Members of the motion picture Academy now have ballots in hand. Presumably many of them are reading these very words. So it feels like something of a duty to whisper a few suggestions, particularly as the awards season can so quickly be reduced to the same handful of names and titles.
First and foremost, there are a few contenders that seemed strong coming into the season, but have somehow been all but forgotten. Take Jake Gyllenhaal in “Stronger.” Here is one of the year’s most critically acclaimed films (93% on Rotten Tomatoes), dealing in a well-worn, Oscar-friendly genre (a biopic centered on a disabled person who beats the odds), featuring another great turn from an actor who has delivered a number of awards-caliber performances lately that have gone unrecognized by the Academy (“Prisoners,” “Nightcrawler,” “End of Watch”). What’s it going to take to put his name on the ballot?
Then there’s Ray Romano in “The Big Sick.” His performance is a funny, warm, endearing portrait of a father coping with a comatose daughter; her suitor, to whom he can only attempt to relate; and the colorful trail blazed by his firebrand wife, who’s emotionally estranged from him. Holly Hunter has deservedly been in the thick of awards buzz throughout, but Romano, like Gyllenhaal, only has nominal recognition from regional critics to show for his impressive work.
And what about Bria Vinaite in “The Florida Project?” A non-actor discovered by director Sean Baker on Instagram, she gives so much life and dimension to the film. Willem Dafoe has been the torch-bearer for the cast, and may be in line for his first-ever Academy Award, but Vinaite would likely be a foregone conclusion if she, too, were a well-known star. Perhaps her character is held against her; she plays a struggling single mother who’s clearly made bad choices in her life. There’s complexity there, though, if you’re willing to look.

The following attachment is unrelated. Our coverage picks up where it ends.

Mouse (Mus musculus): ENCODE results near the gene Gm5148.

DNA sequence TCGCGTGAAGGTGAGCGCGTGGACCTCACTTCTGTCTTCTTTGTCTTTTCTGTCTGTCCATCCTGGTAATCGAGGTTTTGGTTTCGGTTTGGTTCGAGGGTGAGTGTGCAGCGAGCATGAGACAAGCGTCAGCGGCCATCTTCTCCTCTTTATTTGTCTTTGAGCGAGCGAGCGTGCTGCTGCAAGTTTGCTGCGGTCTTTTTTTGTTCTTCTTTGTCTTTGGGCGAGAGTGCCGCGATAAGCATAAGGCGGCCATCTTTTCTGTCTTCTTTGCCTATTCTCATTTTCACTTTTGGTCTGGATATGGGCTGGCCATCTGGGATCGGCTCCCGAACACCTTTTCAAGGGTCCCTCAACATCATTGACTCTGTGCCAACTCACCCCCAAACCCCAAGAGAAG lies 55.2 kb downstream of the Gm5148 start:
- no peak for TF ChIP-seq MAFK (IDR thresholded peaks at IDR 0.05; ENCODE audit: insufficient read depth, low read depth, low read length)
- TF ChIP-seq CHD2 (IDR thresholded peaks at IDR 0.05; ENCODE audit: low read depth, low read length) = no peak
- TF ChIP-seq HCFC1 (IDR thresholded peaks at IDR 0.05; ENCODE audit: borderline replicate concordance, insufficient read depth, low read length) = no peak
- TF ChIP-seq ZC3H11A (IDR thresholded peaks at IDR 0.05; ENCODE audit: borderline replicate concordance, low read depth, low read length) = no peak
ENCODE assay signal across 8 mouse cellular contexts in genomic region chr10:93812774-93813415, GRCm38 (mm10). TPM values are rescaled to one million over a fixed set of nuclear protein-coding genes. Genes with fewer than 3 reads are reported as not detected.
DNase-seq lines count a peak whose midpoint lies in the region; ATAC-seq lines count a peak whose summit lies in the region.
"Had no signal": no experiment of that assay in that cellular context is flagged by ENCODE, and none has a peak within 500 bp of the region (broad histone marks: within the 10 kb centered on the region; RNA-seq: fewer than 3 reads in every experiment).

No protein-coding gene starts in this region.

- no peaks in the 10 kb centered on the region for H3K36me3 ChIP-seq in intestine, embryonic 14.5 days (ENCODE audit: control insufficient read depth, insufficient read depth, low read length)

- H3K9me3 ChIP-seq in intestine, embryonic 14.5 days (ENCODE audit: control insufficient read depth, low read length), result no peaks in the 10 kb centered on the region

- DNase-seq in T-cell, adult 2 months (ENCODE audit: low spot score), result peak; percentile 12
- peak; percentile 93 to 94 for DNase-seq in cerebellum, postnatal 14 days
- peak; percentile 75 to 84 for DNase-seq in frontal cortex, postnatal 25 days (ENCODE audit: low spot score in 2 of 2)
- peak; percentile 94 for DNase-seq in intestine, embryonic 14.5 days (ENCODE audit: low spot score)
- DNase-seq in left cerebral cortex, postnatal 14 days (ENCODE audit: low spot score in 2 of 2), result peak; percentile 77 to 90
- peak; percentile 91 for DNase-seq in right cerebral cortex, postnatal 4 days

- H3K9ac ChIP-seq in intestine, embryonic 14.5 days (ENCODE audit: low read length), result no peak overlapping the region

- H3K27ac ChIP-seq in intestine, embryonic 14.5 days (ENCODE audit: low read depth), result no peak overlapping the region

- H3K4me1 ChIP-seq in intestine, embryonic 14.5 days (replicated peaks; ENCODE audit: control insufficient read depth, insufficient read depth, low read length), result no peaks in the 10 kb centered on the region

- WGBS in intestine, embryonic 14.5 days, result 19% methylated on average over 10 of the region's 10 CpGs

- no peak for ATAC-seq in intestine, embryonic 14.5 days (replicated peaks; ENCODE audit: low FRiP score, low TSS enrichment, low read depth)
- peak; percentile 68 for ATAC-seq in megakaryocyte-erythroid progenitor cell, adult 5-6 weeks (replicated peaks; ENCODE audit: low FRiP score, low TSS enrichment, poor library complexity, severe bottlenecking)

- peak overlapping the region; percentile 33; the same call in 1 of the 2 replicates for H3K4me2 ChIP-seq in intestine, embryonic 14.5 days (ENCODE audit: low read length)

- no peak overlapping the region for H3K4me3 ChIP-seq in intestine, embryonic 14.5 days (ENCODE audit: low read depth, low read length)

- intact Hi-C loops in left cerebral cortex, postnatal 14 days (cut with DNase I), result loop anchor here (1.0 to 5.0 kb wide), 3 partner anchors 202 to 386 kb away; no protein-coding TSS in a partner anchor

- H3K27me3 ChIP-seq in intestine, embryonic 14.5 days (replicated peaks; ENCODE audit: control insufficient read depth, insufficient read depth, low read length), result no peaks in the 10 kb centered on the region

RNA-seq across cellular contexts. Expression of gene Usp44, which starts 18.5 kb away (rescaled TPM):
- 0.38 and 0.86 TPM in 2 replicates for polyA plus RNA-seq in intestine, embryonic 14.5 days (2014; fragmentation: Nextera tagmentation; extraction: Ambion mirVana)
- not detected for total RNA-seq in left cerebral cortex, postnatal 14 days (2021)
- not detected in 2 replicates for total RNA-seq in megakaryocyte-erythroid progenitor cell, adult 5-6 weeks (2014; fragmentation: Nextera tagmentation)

Elsewhere, it would be great to see Andy Serkis (“War for the Planet of the Apes”) finally overcome the actors branch’s performance-capture bias. Sterling K. Brown is superb as the wrongfully accused Joseph Spell, represented by a future Supreme Court Justice in the very respectable “Marshall,” though that film appears to have become a casualty of distributor Open Road Films resetting its course in 2017. And while Melissa Leo is devilishly good as a convent Reverend Mother in “Novitiate,” little effort appeared to go into positioning that Sundance title in the race.
“You have a stack of screeners. Take some chances on a few.”
Performances in foreign films are often overlooked, but there are gems to be found. Claes Bang is simply brilliant as an art museum curator in Ruben Östlund’s modern-art satire “The Square.” Diane Kruger won the Cannes lead actress prize for her gut-wrenching work as a woman whose husband and son are killed in a terrorist bombing in Fatih Akin’s “In the Fade.” And one of the most electric and emotional performances of the year came courtesy of Nahuel Pérez Biscayart as an AIDS activist in Robin Campillo’s “BPM (Beats Per Minute).” All are worth a serious look.
And while we have your attention, in the crafts categories, spare some consideration for the cinematography of “First They Killed My Father” and “Hostiles,” the film editing of “A Ghost Story” and “Good Time,” and the original scores from “Logan” and “War for the Planet of the Apes,” just to spotlight a few areas.
As ever, one can only hope Academy voters will look beyond the framework laid out by the season and, ahem, its analysts. You don’t have to conform. You have a stack of screeners. Take some chances on a few. But do it fast; you were given only a week this year to vote!